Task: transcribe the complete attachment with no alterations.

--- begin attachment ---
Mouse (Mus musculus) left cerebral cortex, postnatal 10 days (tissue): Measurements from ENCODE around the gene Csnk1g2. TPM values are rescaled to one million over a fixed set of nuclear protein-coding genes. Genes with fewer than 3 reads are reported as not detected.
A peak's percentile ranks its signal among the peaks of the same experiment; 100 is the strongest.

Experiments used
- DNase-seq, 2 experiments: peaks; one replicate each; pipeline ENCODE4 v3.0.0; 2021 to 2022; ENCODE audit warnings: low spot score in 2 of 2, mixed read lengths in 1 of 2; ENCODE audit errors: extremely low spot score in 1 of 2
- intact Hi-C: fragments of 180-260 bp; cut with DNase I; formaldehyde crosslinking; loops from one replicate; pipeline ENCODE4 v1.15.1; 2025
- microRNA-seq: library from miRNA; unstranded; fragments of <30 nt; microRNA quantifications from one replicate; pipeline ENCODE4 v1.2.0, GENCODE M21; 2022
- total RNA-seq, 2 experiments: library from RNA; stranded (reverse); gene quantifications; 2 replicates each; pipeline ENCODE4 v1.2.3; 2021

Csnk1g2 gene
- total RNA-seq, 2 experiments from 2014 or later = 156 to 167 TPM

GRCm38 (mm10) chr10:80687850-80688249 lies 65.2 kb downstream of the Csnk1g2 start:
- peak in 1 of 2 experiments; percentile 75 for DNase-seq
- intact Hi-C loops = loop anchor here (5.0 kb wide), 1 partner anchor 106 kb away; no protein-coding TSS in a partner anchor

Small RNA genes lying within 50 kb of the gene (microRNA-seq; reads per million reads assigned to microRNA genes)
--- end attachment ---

Mouse (Mus musculus) left cerebral cortex, postnatal 10 days (tissue): Measurements from ENCODE around the gene Csnk1g2. TPM values are rescaled to one million over a fixed set of nuclear protein-coding genes. Genes with fewer than 3 reads are reported as not detected.
A peak's percentile ranks its signal among the peaks of the same experiment; 100 is the strongest.

Experiments used
- DNase-seq, 2 experiments: peaks; one replicate each; pipeline ENCODE4 v3.0.0; 2021 to 2022; ENCODE audit warnings: low spot score in 2 of 2, mixed read lengths in 1 of 2; ENCODE audit errors: extremely low spot score in 1 of 2
- intact Hi-C: fragments of 180-260 bp; cut with DNase I; formaldehyde crosslinking; loops from one replicate; pipeline ENCODE4 v1.15.1; 2025
- microRNA-seq: library from miRNA; unstranded; fragments of <30 nt; microRNA quantifications from one replicate; pipeline ENCODE4 v1.2.0, GENCODE M21; 2022
- total RNA-seq, 2 experiments: library from RNA; stranded (reverse); gene quantifications; 2 replicates each; pipeline ENCODE4 v1.2.3; 2021

Csnk1g2 gene
- total RNA-seq, 2 experiments from 2014 or later = 156 to 167 TPM

GRCm38 (mm10) chr10:80687850-80688249 lies 65.2 kb downstream of the Csnk1g2 start:
- peak in 1 of 2 experiments; percentile 75 for DNase-seq
- intact Hi-C loops = loop anchor here (5.0 kb wide), 1 partner anchor 106 kb away; no protein-coding TSS in a partner anchor

Small RNA genes lying within 50 kb of the gene (microRNA-seq; reads per million reads assigned to microRNA genes)